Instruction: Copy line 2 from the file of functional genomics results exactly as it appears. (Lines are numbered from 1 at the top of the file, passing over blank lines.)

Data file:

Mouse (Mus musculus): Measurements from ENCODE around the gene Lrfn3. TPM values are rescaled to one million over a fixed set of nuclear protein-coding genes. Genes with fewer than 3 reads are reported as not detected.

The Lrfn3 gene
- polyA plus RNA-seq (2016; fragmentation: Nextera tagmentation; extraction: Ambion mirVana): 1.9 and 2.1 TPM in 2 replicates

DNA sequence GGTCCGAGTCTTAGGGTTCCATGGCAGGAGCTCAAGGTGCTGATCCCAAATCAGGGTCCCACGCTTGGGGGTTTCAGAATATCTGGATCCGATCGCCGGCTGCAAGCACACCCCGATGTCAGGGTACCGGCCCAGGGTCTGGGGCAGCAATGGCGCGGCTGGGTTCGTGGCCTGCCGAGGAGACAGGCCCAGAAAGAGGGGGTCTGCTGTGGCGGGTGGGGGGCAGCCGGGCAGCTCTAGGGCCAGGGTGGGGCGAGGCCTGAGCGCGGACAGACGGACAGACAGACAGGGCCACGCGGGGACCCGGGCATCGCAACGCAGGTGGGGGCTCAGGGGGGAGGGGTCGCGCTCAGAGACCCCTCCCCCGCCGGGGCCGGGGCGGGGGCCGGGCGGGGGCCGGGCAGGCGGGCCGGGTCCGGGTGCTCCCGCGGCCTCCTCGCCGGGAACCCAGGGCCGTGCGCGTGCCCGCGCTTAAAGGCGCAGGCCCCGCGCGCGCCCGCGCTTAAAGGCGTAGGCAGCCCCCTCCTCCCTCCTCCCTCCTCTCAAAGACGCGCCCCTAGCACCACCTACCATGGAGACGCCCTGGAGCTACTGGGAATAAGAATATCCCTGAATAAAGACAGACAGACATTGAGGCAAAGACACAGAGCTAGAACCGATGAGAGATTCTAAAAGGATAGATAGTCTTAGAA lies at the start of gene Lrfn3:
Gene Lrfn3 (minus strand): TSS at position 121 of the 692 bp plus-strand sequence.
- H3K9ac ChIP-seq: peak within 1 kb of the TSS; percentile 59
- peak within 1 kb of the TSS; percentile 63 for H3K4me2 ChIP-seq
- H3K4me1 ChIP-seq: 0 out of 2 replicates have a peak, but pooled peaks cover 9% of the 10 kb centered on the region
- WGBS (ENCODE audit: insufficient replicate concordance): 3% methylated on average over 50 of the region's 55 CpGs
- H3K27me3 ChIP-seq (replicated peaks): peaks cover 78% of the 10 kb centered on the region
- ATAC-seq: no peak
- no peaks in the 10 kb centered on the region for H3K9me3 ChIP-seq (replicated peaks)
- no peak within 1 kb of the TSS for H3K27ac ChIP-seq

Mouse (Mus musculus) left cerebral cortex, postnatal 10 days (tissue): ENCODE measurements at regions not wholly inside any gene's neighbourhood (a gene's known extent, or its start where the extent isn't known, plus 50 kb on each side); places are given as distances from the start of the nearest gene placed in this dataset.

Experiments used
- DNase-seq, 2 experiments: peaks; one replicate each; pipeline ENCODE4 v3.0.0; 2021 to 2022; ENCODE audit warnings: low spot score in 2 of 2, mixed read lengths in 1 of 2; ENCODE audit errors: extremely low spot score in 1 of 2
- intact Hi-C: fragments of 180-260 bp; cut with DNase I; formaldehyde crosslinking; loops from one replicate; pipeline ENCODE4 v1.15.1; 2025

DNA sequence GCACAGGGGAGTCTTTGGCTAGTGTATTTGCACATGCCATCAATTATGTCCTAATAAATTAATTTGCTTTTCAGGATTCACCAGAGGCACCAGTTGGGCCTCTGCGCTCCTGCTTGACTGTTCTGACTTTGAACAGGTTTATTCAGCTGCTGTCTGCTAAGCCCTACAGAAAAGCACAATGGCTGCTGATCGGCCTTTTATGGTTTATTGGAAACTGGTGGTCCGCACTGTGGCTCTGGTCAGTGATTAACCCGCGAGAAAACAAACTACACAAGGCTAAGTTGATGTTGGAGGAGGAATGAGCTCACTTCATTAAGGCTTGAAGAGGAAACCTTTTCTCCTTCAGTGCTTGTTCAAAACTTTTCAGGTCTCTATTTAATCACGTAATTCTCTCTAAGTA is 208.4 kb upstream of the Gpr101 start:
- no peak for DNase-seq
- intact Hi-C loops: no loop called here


The Lrfn3 gene